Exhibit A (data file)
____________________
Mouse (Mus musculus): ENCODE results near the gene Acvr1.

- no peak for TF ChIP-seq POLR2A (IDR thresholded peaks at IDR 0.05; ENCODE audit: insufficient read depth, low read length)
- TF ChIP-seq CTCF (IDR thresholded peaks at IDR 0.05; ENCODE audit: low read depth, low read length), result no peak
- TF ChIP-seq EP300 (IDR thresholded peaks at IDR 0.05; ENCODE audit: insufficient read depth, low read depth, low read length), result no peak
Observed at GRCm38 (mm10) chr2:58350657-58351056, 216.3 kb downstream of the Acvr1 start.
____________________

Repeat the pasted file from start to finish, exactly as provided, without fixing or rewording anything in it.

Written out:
Mouse (Mus musculus): ENCODE results near the gene Acvr1.

- no peak for TF ChIP-seq POLR2A (IDR thresholded peaks at IDR 0.05; ENCODE audit: insufficient read depth, low read length)
- TF ChIP-seq CTCF (IDR thresholded peaks at IDR 0.05; ENCODE audit: low read depth, low read length), result no peak
- TF ChIP-seq EP300 (IDR thresholded peaks at IDR 0.05; ENCODE audit: insufficient read depth, low read depth, low read length), result no peak
Observed at GRCm38 (mm10) chr2:58350657-58351056, 216.3 kb downstream of the Acvr1 start.